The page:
The bar was usually full, but sometimes the courts weren't. Then new owner Ken Stuart took over and now you don't want to join the Palisades Tennis Club for the card games.
If you want to play tennis, though, there might not be a better place on earth.
And you don't even have to try to match schedules with anyone: You call the Newport Beach club, select any day and any time you like and pick singles or doubles. After that, all you have to do is show up and remember to bring your racket. The Palisades staff--with an assist from a computer program Stuart wrote--puts together a match with a player or players whose ability level mirrors yours.
"This place used to be old, a lot of guys playing cards and drinking," said Hans Loschl, a chef at Santa Ana Country Club who was a member at the facility when it was the John Wayne Tennis Club. "But after Ken took over, the whole atmosphere has changed. There are a lot more young people, and you can get any kind of match, any time." Members are graded on the National Tennis Rating Program, which uses a scale of 1 to 10 at half-point increments. The computer sorts through more than 500 members and the staff starts calling--in reverse order of those who played most recently--until they fill out the match.
The computer also flags your name if you haven't played in a couple of weeks and a staff member will call to ask why. If you've been too busy at work, you'll be reminded of the stress-reduction properties of exercise and pressed to set up a match at your earliest possible convenience.
Is this tennis nirvana or what?
And the country-club atmosphere remains intact--the men's locker room, for example, is luxurious--and the courts are nestled against the lush fairways of a golf course.
Palisades hosted the U.S.-Netherlands Davis Cup tie last month and three of the courts have been resurfaced with Plexipave, the same stuff Andre Agassi has on his backyard court. It's the slowest of hardcourt surfaces, but slows the ball without drastically changing the trajectory of the bounce.
"You'd be surprised the difference it makes," said Gary Lindstrom, regional manager for California Products Corp., the company that makes the surface. "For average players like you and me, it really makes the game a lot more fun."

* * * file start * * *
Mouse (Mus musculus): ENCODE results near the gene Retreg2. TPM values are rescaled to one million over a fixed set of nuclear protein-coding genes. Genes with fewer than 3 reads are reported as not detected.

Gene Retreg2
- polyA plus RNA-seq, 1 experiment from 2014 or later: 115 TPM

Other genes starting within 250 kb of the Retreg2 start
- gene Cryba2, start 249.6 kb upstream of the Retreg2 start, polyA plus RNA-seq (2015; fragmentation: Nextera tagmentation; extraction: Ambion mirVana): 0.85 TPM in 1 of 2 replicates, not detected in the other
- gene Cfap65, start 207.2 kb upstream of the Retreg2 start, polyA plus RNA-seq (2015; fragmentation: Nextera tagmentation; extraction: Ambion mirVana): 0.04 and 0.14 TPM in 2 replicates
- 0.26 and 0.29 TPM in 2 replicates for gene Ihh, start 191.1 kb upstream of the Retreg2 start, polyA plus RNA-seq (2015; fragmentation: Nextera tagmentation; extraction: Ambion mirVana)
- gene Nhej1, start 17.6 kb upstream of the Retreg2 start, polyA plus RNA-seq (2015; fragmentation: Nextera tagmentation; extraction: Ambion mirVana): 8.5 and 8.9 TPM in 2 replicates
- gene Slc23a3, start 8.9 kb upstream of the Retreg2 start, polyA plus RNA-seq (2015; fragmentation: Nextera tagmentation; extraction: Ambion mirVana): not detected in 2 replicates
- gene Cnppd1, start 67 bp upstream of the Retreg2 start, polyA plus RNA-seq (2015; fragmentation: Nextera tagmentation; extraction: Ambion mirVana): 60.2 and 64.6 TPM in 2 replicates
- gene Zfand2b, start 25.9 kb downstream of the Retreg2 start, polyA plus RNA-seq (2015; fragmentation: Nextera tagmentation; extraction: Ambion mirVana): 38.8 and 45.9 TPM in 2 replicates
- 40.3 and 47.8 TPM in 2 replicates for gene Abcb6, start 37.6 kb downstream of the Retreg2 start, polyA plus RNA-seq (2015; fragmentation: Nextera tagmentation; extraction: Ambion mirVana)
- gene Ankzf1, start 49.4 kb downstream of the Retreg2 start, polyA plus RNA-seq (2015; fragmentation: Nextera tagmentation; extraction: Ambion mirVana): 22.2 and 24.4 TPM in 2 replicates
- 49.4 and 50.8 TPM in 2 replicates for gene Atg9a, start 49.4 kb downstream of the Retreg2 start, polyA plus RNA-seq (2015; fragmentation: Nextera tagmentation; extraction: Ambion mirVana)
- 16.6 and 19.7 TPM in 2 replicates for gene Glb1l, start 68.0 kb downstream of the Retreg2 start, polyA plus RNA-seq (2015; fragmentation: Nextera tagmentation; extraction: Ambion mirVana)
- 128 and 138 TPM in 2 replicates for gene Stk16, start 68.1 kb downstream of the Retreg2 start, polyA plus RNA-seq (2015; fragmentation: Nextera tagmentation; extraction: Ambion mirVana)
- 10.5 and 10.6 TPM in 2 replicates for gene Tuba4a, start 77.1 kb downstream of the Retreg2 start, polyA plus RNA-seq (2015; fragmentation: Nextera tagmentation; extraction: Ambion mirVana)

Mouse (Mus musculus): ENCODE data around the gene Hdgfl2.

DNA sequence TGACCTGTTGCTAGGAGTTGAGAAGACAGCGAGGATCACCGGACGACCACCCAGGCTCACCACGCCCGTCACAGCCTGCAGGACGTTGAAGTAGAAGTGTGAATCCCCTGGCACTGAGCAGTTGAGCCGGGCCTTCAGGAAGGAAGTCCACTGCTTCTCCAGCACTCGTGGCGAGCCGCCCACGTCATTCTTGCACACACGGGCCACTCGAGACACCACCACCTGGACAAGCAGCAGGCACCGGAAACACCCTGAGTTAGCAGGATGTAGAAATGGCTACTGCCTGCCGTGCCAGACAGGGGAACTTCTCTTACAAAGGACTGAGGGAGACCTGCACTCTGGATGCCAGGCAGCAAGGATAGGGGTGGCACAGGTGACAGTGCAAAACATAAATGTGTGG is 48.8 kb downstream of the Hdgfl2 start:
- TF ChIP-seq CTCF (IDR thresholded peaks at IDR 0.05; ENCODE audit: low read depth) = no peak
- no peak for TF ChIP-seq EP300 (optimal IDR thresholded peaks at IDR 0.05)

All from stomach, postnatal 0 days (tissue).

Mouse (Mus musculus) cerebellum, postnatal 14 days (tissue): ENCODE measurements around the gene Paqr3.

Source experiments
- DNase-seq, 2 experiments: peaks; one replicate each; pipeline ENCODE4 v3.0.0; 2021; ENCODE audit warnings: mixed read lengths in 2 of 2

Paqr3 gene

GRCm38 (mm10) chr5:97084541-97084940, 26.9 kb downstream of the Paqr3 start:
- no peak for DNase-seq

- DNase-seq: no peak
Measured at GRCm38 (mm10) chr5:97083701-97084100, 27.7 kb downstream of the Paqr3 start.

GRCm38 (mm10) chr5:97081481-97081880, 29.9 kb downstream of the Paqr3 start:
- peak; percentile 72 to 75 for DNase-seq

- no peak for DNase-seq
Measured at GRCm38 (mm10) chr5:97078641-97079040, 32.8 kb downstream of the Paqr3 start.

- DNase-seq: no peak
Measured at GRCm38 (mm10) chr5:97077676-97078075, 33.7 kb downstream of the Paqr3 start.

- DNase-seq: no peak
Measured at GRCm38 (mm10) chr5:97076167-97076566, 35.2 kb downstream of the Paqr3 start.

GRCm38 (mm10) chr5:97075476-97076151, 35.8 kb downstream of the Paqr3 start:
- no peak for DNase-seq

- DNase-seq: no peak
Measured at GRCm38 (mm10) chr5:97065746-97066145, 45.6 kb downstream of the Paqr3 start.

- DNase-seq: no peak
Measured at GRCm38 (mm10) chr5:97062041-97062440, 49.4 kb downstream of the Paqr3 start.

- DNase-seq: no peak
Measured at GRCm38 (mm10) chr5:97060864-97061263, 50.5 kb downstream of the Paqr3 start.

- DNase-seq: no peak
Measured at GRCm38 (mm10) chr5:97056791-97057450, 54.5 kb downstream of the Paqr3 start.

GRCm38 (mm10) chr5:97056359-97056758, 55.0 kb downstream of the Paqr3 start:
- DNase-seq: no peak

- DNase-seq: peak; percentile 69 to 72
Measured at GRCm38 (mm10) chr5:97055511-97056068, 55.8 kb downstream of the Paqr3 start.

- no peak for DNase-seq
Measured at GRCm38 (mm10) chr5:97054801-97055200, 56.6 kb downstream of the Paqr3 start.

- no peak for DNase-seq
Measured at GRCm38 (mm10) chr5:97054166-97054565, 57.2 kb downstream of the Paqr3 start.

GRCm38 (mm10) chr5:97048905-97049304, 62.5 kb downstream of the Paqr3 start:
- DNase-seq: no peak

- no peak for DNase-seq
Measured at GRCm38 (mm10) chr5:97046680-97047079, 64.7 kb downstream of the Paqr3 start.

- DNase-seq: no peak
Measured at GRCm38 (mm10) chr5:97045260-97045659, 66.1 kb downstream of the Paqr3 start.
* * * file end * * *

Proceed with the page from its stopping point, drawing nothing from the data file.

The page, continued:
So why isn't there a line to sign up at Palisades extending down Pacific Coast Highway? The fee. For singles, there's a one-time payment of $1,000 and a $122 monthly charge; for families, it's $1,500 and $141 a month.
"A tennis court is a tennis court and the outdoors is outdoors," says Cathy Binnquist, owner of the 30-year-old Costa Mesa Tennis Club, which welcomes anyone who can pay the fee: $4 an hour on weekdays, $6 in the evening and on weekends.
"Really, tennis players have two basic needs, a clean court and a good net."
Binnquist, 47, was director of tennis at the club for eight years before taking over two years ago. Three weeks ago, she received a bachelor's degree in finance from Southern California College with the help of an athletic scholarship. Needless to say, she was the elder member of the team and in January, her son married her doubles partner.
Running the Costa Mesa Tennis Club is not exactly high finance--Binnquist said she raised the club's revenue about $20,000 in her first year--but she's studying the industry and moving aggressively to make it profitable.
And she has a strong group of regulars because she provides more than just a good surface and net.
"We all know the tennis industry is in decline, so my goal has always been to offer an affordable substitute to joining a club," she said. "We make people feel special, like they do belong to a private club.
"The courts are always washed. We've planted a lot of flowers. The restrooms are new and we have a pro shop, which we're remodeling right now."
There is no computer program to match players, but Binnquist offers group lessons and also promotes a number of tournaments--for men, women, seniors and mixed doubles--good ways for people to meet opponents of equal skill.
"Matching people with similar ability is a huge, huge factor in the success of any tournament," Binnquist said. "We rate on the NTRP scale. I've only got to watch you hit for a few minutes to be able to rank you."
For regular players who meet to play once or twice a week on free public courts, the Costa Mesa Tennis Club--open 9 to 9 on weekdays and 9 until dark on weekends--offers a comforting bit of predictability. You can reserve the court two days in advance and play as long as you want to pay for it.
Said Binnquist: "And you know that there won't be a family reunion with a barbecue on the next court."
Corona del Mar High's Jenny Meyers ran down a drop shot and flicked a cross-court winner past her teaching pro, Butch Young.
She wiped the sweat off her forehead, but not the smile off her face. It was a gorgeous afternoon for tennis and it's always fun to slip one past your instructor.